The West is facing an imminent energy crisis and I think any intelligent rational human being can see that.

      Denial is dangerous.

      • Ben Dover

        Infinite growth with finite resources and no one sees a problem?! Capitalism is not dying, it is death.

    • Brian Kern

      HA! This must be the narrative you tell yourself to help you sleep at night. Nothing you said here is true.

  • Reality check

    The Bakken Shale oil fields have maybe two years in them. As it is they are a short term stop gap. As one oil industry engineer put it. Shale and fracking are like wringing a wet towel. The first time you wring it. A lot comes out. The second time, only a few drops. We are heading for a world of sh*t the likes of which mankind has never seem. I estimate two years before the fun really starts. Having analysed this problem for years now I can say this. There is no solution with 7 Billion people. We are the problem and unfortunately getting rid of 80% of us solves problem. Essentially we have to step back to pre-coal/Oil populations and life styles. When you look at the timeline of oil overlapped with population levels you quickly realise that we really are living in a blip on time line. We are now on the down hill side of the blip.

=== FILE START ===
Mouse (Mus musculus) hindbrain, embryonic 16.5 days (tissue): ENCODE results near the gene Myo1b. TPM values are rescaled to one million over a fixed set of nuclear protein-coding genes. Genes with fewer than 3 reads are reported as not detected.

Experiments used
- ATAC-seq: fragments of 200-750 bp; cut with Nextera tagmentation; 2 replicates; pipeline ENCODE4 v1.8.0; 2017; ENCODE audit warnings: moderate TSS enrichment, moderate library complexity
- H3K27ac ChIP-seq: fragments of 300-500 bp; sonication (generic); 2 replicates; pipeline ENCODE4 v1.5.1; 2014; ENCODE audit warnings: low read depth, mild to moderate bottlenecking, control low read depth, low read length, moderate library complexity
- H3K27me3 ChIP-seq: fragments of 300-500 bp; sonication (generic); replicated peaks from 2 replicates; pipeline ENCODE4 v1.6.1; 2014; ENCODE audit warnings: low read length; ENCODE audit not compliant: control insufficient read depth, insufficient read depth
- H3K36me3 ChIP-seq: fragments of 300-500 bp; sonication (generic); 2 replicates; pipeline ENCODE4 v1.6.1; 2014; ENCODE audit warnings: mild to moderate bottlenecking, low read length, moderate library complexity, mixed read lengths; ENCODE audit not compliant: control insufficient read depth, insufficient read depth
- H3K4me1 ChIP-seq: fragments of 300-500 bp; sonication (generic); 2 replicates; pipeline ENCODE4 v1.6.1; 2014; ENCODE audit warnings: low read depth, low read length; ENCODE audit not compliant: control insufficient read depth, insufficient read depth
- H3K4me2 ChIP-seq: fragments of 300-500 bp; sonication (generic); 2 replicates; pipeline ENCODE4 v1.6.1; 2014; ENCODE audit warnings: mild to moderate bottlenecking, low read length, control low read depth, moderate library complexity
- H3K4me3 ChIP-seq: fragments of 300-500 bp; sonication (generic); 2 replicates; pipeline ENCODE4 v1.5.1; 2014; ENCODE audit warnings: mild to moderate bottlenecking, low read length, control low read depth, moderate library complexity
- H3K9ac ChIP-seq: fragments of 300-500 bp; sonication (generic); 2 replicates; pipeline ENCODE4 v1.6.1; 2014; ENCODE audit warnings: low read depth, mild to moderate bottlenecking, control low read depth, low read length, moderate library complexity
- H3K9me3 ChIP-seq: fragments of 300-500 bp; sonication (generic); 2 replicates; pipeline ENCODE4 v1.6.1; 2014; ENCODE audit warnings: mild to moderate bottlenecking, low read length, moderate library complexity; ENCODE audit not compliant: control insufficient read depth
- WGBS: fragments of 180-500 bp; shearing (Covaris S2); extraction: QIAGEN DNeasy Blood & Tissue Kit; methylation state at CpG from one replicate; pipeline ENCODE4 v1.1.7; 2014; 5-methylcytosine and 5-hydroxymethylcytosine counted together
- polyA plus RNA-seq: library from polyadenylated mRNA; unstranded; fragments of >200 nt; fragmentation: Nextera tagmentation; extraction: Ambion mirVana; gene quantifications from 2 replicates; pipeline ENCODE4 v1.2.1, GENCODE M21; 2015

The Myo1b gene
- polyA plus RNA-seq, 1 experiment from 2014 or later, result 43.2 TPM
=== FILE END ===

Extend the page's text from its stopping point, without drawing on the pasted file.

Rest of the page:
• John

    If you are looking for a time line of our imminent demise this 417 page extremely detailed in depth report by the Australian Government published in 2009 is a real eye opener. If you want to get right to it, read the executive summary and the conclusion. Even more worrying the report was pulled from the bitre.gov.au website within days of publication although it was clearly a very expensive and comprehensive report. It is available though. Here is one link http://www.manicore.com/fichiers/Australian_Govt_Oil_supply_trends.pdf
    They are quite specific about what year things are going to start going pear shaped. The report has been very accurate to date…. forewarned is forearmed. The timeline coincides with the comment by “Reality check”